The December 2020 issue of Reason contains a wide-ranging interview of Jonathan Rauch by Nick Gillespie. Part of the interview touches on how and why to engage with people who are not necessarily interested in listening with an open mind.
Gillespie: What’s the appeal to people? Obviously I agree with you when you talk about a liberal society being a good one. The idea of intellectual or ideological pluralism, I’m all in. But people who are saying, “That’s a false front for a system that is rigged against trans people, against black people, and against other types of racial, ethnic, ideological, or sexual minorities”—how do you engage them when they are not interested necessarily in hearing what you have to say?
Rauch: How do you engage with them? The single most common question I get when I talk about free speech and open inquiry on college campuses comes from a student—usually it will be a freshman, sometimes it’s a sophomore—who says, “What do I say, Mr. Rauch, when I try to speak up in a conversation and I’m told, ‘Check your privilege. You can’t say that.’ What do I do when I’m disqualified from the conversation because I don’t have the minority perspective?”
I used to try to say all kinds of things that they could say: “Try this. Try that.” That wasn’t a good answer. Then I began telling them, “Well, you figure it out. You know how to talk to your generation. I don’t.” That wasn’t a good answer.
The answer that I finally settled on—though the first two were also partly true—was: “It doesn’t matter all that much what you say to them, because they’re not listening. That’s what they’re telling you. They’re not listening. What matters is that you not shut up. They do not have the power to silence you if you do not allow yourself to be silenced. Insist on your right to continue the conversation to say what you want to say. Don’t slink away. You won’t necessarily persuade those people, but, as we found in the gay marriage debate, your real target is that third person on the periphery of the circle of the conversation who is seeing one person acting rationally and reasonably and other people acting irrationally and unreasonably. You’re probably winning the heart and mind of that third person, so don’t shut up.”
Ralph Nader thinks the state should punish NPR and other radio stations for interrupting or failing to broadcast Donald Trump’s November 5 election speech. In his speech, Trump repeatedly lied about the election results.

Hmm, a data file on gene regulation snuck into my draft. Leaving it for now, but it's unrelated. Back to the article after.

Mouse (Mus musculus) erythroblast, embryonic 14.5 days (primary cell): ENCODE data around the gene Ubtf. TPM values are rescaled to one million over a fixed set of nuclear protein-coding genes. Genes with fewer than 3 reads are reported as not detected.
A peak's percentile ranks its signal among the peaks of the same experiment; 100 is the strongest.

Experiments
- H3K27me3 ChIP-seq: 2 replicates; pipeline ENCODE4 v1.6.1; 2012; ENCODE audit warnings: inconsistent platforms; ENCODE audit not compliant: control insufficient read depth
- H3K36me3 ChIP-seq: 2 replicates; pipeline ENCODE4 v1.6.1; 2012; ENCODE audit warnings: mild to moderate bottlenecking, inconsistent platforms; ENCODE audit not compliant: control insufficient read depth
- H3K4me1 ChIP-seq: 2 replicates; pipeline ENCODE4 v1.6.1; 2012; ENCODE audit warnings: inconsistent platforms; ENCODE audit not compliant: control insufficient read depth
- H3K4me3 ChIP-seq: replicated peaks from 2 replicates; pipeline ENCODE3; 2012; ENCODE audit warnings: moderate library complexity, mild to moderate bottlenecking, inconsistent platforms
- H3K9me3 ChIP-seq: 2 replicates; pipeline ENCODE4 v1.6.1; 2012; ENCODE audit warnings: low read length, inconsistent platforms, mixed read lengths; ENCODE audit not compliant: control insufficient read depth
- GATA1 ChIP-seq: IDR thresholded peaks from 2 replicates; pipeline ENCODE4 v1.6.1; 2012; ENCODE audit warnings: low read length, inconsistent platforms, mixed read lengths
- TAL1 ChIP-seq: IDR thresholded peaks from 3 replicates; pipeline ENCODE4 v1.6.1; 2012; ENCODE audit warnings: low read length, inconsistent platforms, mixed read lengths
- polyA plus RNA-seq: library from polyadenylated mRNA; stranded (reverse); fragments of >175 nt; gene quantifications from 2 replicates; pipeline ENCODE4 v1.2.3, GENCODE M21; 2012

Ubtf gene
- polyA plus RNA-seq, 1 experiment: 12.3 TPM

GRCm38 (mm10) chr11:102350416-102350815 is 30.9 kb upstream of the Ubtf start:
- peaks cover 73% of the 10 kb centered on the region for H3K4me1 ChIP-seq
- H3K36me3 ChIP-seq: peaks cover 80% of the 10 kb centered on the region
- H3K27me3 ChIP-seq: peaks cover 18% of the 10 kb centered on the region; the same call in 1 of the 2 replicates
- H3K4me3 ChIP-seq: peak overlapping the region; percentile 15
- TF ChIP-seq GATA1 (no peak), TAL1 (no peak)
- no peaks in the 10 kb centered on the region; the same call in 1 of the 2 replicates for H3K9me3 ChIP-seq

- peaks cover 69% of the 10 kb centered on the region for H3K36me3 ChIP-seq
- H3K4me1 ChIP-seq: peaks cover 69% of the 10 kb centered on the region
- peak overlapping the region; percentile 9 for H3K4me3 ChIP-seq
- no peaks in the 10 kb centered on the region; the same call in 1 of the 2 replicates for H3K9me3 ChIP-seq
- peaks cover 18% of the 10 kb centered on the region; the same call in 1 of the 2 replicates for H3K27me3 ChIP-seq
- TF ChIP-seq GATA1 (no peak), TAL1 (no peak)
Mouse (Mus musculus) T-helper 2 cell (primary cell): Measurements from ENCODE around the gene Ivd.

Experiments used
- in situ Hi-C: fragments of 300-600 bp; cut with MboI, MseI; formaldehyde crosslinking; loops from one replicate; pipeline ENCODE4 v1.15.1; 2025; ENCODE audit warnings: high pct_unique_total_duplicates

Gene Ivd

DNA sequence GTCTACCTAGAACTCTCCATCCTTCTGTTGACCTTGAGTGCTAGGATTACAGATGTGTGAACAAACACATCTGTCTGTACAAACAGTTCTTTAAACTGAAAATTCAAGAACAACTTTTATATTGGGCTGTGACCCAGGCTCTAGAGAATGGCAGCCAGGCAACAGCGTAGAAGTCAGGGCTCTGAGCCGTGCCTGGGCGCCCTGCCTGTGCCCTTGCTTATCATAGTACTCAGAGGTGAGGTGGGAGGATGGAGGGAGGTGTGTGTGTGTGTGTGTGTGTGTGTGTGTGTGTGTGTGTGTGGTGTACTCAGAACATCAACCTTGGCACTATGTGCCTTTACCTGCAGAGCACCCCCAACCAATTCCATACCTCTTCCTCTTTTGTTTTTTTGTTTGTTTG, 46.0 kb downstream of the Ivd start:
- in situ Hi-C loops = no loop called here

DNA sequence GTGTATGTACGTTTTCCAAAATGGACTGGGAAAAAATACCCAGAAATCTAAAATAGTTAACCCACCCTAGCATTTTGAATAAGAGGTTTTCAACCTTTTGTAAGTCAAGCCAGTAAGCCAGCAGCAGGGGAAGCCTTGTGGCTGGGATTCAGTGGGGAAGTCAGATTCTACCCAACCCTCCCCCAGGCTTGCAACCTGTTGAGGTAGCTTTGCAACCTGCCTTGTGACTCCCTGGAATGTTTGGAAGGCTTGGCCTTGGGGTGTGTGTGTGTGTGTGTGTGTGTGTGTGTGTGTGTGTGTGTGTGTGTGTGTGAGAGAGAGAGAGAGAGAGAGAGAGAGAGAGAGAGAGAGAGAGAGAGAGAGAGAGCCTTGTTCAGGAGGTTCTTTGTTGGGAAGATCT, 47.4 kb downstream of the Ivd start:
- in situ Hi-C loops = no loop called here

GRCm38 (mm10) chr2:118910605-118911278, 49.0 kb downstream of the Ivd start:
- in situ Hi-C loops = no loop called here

This sort of censorship is the inevitable outcome of the regulatory overreach that Nader has advocated for all his life.
KALAMAZOO, Mich. — A West Michigan sheriff sent detectives to investigate a Facebook message he received calling him fat.
The incident report obtained by Newschannel 3 through a Freedom of Information Act request, revealed Kalamazoo County Sheriff Richard Fuller directed his investigators to the home of the man accused of sending the message.
While no crime occurred, the report showed Fuller sent detectives, not deputies, to talk to the man accused of sending the sheriff a Facebook message:
“Your a fat a– who needs to go on a diet. Stop us from living. Come get me if you want me tubby as fat b—-“
The report showed the sheriff took the message as threatening in nature and showed Fuller requested his employees make contact with the sender and warn against any threatening posts in the future.
The report showed on April 6, 2020, two Kalamazoo County detectives questioned a man at his home in Richland. The report said the 48-year-old denied writing the post and claimed his Facebook account had been hacked.
Writing for The Guardian, Martha Gill shows exactly how not to make a convincing case that claims that free speech is endangered on college campuses are overblown.
But is free speech really under threat? The first thing to say is that the scale of the problem in universities has been exaggerated. The practice of denying people speaking slots over their views has rightly caused concern, but every single instance has also attracted vast coverage in national papers, giving the impression of an epidemic. They are not reflective of the feelings of most students.
. . .
Free speech advocates also misunderstand the motivation of those who might want to shut down a debate: they see this as a surefire mark of intolerance. But some debates should be shut down. For public dialogue to make any progress, it is important to recognise when a particular debate has been won and leave it there.
Even the most passionate free speech advocate might not wish to reopen the debate into whether women should be tried for witchcraft, or whether ethnic minorities should be allowed to go to university, or whether the Earth is flat. No-platformers are not scared – they simply think certain debates are over. You may disagree, but it does not mean they are against free speech.
It is not that some people are against free speech, but rather that some people think some speech simply should not be allowed. Got it.